Oct 2, 2012
A top North Korean diplomat lays the blame for unceasing tensions between the Koreas solely on the US. The Korean peninsula is the world’s biggest hotspot, he acknowledged, mentioning thermonuclear conflict as a possibility.
Speaking at the final session of the UN 193-member General Assembly, North Korean Deputy Foreign Minister Pak Kil-yon announced that, “Due to the continued US hostile policy towards the DPRK [Democratic People’s Republic of Korea], the vicious cycle of confrontation and aggravation of tension is an ongoing phenomenon on the Korean Peninsula, which has become the world’s most dangerous hotspot where a spark of fire could set off a thermonuclear war.”
North Korean diplomat focused on the relations between Pyongyang and Washington, for 60 years co-existing without a peace treaty since the war in 1950-1953 which ended with an armistice. The diplomat accused the US of nourishing an idea of total destruction of his country since the day it was founded, in order to “occupy the whole of the Korean Peninsula and to use it as a stepping-stone for realizing its strategy of dominating the whole of Asia.”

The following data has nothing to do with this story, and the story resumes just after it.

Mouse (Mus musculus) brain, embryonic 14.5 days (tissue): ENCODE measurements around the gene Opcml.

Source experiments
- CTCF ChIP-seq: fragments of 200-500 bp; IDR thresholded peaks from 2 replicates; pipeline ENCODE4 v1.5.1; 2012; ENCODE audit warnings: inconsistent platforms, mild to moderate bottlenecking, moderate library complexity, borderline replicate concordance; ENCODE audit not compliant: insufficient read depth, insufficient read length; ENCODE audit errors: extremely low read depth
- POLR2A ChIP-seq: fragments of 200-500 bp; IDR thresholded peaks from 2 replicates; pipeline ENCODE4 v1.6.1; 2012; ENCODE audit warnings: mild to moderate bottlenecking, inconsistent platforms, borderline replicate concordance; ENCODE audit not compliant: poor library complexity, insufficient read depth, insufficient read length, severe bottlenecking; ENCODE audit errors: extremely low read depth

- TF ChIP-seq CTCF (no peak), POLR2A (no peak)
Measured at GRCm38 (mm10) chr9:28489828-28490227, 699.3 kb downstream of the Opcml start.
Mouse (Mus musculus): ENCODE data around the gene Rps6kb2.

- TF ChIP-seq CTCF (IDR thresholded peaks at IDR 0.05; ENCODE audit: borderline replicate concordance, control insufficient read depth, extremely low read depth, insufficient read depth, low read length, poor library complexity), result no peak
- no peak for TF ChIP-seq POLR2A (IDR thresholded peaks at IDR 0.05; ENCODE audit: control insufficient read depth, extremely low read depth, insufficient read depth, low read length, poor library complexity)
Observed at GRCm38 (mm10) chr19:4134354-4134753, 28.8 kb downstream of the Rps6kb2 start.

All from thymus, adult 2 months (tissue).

The State Department of the US has offered no comment on the speech so far.
North Korea’s statement in the UN is notable for at least two reasons. Pyongyang conducted two nuclear tests in 2006 and 2009, but has so far never mentioned or hinted that it possesses military thermonuclear technology – a real step-up from uranium- and plutonium-based nuclear weapons. In July, though, North Korea warned its southern neighbor and the US that it is going to “re-examine its nuclear capabilities” after perceiving new threats. That warning came after Seoul, Washington and seven other countries conducted 80,000-person war games in South Korea in June.